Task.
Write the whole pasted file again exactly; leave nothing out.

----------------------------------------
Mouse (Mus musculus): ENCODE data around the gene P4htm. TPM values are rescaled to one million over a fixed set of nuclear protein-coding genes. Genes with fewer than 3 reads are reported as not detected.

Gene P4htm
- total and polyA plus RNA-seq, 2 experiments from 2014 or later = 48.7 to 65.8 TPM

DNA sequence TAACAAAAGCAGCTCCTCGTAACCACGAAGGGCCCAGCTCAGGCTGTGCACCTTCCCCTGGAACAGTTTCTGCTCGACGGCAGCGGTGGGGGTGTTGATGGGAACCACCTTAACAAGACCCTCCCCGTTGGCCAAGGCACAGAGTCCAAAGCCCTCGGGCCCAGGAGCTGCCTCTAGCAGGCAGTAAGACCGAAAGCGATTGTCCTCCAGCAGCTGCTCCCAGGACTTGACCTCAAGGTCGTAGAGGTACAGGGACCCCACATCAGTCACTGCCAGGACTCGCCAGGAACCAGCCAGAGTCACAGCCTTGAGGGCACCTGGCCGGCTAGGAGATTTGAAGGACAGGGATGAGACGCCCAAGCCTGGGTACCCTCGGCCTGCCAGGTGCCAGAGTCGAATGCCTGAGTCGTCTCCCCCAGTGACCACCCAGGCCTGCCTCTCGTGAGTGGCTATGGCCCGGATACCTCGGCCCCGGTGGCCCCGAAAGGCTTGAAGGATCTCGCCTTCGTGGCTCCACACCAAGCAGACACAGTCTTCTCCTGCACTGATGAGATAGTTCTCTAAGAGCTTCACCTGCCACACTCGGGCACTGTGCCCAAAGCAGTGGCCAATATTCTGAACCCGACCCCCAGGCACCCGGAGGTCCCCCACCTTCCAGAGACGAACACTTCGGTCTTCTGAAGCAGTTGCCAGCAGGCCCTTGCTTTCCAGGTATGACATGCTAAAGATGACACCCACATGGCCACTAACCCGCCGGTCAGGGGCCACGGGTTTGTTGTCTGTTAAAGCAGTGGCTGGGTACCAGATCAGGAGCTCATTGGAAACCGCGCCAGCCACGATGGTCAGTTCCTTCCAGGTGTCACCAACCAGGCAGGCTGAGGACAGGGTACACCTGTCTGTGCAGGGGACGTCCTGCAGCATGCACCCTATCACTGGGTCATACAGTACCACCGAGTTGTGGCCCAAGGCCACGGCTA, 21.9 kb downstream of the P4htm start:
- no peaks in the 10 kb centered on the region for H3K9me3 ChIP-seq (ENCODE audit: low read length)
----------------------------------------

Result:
Mouse (Mus musculus): ENCODE data around the gene P4htm. TPM values are rescaled to one million over a fixed set of nuclear protein-coding genes. Genes with fewer than 3 reads are reported as not detected.

Gene P4htm
- total and polyA plus RNA-seq, 2 experiments from 2014 or later = 48.7 to 65.8 TPM

DNA sequence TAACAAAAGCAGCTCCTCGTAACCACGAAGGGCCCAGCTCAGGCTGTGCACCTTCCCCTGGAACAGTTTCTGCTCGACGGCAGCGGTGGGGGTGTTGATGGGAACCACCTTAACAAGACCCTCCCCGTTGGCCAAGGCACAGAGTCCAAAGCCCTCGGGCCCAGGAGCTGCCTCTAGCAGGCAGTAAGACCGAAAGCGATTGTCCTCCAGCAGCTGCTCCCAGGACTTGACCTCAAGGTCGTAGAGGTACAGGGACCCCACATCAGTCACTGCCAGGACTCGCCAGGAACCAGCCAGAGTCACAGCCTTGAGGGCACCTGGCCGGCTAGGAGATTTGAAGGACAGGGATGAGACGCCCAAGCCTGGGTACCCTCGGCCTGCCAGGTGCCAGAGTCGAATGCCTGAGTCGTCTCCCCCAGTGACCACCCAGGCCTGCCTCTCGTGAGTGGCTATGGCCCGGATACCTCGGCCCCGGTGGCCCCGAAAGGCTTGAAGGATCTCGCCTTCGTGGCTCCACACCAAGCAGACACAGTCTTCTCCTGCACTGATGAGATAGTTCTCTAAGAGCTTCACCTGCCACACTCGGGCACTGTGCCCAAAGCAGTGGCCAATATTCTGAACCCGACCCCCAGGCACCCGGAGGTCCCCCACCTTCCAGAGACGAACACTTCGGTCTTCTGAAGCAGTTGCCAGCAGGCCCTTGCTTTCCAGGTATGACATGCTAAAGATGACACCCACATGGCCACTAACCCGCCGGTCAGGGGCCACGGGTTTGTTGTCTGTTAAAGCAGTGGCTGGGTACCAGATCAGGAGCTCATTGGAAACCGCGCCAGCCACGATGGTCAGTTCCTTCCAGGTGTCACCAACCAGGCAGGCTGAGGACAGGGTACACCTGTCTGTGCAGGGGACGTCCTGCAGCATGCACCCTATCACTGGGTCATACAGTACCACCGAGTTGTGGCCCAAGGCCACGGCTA, 21.9 kb downstream of the P4htm start:
- no peaks in the 10 kb centered on the region for H3K9me3 ChIP-seq (ENCODE audit: low read length)